A sailor assigned to USS Theodore Roosevelt who recently tested positive for the coronavirus has been transferred to an intensive care unit in Guam after being found unresponsive, the US Navy said.

The sailor, who tested positive on March 30 and was under a 14-day quarantine on Naval Base Guam, was admitted Thursday to the ICU at the US Naval Hospital Guam, Navy Lt. Cmdr. Megan Isaac told The Post in an email.

So far, 416 sailors from the ship have tested positive for the virus, with 97 percent having been tested, according to NBC News, which first reported the crew member’s condition.

On Wednesday, the Navy said 286 crew members were infected.

The ship’s commanding officer — Capt. Brett Crozier, who also tested positive with the illness — was dismissed by ex-acting Navy Secretary Thomas Modly after he sounded the alarm about the coronavirus outbreak on the ship.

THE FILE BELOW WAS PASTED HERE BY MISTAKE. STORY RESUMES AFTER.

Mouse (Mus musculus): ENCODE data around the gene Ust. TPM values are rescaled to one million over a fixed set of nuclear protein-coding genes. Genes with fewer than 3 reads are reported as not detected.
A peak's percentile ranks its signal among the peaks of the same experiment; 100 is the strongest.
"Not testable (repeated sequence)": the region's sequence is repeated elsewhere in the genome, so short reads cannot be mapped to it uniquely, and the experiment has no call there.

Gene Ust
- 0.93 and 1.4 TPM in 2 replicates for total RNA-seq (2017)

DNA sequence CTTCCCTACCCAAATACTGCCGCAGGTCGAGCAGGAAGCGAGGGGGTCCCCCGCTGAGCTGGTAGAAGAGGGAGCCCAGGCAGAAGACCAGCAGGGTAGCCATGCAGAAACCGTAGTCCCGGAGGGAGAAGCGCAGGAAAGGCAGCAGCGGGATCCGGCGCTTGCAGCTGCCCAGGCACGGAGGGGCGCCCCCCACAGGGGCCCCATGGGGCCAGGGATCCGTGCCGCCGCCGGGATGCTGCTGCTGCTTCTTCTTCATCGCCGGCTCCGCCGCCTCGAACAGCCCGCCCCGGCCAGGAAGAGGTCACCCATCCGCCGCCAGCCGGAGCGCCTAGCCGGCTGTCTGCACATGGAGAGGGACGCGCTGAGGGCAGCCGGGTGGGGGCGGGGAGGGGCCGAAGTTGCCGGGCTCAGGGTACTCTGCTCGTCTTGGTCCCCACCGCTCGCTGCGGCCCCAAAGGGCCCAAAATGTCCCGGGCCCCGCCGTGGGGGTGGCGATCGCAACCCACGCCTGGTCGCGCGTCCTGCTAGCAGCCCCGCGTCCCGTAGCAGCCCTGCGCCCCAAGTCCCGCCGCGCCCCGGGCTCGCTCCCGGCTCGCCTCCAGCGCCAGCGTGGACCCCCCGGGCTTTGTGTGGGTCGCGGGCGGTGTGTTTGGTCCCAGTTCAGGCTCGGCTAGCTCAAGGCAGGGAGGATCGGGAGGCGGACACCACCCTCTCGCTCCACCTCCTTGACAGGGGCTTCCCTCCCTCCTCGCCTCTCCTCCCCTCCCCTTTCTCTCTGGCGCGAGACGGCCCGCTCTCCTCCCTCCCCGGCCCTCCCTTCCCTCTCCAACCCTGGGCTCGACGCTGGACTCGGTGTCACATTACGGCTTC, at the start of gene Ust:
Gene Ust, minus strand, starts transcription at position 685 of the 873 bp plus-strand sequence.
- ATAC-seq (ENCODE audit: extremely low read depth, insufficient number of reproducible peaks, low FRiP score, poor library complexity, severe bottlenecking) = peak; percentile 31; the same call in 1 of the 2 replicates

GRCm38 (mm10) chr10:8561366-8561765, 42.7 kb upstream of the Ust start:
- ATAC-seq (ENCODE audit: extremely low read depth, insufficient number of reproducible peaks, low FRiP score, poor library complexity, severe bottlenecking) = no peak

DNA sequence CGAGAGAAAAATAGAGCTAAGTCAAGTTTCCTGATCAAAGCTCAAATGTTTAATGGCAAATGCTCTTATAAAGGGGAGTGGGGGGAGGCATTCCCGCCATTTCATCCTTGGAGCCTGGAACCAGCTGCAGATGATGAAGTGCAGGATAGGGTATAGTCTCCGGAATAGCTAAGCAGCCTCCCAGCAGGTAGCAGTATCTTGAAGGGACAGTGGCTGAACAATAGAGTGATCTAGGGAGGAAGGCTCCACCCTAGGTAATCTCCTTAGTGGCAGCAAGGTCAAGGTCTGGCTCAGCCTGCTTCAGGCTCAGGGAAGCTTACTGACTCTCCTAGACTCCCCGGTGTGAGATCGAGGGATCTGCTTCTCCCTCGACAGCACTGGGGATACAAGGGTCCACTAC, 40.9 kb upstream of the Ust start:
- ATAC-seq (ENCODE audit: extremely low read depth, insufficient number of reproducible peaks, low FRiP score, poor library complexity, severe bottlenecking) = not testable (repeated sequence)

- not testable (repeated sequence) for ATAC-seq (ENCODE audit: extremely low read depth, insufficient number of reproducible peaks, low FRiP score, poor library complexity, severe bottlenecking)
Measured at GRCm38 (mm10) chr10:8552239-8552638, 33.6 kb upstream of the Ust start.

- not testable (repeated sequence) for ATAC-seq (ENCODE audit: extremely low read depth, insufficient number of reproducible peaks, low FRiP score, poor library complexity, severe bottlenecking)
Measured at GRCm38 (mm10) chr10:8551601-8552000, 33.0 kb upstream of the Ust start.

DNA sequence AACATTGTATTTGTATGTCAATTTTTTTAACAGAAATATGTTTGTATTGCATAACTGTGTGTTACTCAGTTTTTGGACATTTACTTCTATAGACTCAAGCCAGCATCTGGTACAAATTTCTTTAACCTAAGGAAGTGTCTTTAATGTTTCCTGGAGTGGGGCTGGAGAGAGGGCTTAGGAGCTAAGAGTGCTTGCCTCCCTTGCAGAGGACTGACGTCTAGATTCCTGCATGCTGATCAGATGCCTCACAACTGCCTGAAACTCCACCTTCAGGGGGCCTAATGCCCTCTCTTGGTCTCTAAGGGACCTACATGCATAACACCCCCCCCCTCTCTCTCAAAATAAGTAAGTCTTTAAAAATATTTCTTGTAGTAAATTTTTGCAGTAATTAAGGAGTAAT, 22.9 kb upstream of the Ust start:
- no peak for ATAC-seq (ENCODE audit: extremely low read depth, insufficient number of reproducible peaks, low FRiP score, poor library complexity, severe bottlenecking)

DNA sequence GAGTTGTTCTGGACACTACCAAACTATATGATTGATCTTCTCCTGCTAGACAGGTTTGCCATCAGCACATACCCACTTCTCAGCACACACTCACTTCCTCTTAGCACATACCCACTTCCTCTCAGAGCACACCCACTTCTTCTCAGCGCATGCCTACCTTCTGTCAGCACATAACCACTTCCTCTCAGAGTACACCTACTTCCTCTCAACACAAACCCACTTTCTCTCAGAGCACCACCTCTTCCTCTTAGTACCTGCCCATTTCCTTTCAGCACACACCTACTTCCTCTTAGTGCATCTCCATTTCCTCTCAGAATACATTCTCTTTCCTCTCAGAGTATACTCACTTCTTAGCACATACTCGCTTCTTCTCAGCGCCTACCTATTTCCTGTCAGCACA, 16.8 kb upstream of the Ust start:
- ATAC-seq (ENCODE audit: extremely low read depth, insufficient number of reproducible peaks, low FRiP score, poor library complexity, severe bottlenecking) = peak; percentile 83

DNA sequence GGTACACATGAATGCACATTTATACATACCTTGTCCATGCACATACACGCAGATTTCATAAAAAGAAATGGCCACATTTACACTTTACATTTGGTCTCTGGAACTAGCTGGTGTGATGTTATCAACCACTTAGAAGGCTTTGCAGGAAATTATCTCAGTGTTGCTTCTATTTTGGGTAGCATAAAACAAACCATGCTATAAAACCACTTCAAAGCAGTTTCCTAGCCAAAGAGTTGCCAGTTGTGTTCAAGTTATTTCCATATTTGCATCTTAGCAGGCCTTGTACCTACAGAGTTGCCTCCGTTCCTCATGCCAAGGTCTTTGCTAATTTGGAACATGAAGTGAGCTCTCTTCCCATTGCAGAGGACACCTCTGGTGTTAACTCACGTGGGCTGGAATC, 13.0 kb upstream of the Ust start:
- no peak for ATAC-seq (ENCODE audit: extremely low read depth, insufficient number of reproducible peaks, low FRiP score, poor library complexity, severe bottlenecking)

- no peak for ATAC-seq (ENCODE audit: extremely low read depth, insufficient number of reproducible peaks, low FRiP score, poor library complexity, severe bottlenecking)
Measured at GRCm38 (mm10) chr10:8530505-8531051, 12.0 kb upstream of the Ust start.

Crozier’s memo to higher-ups was leaked to the media.

On Tuesday, Modly resigned after delivering a speech to the Roosevelt’s crew on the ship’s public-address system in which he slammed Crozier as “stupid” for not realizing his missive would be leaked.

The former’s secretary’s trip to Guam cost the Defense Department about $243,000.

Only 2,329 of the ship’s nearly 4,800 sailors have been evacuated, according to CNN.

The Navy initially said it had planned to move 2,700 sailors ashore by April 3, but officials say the process has been slowed since the government of Guam requires that crew members test negative before they can be moved into hotels on the island, the network reported.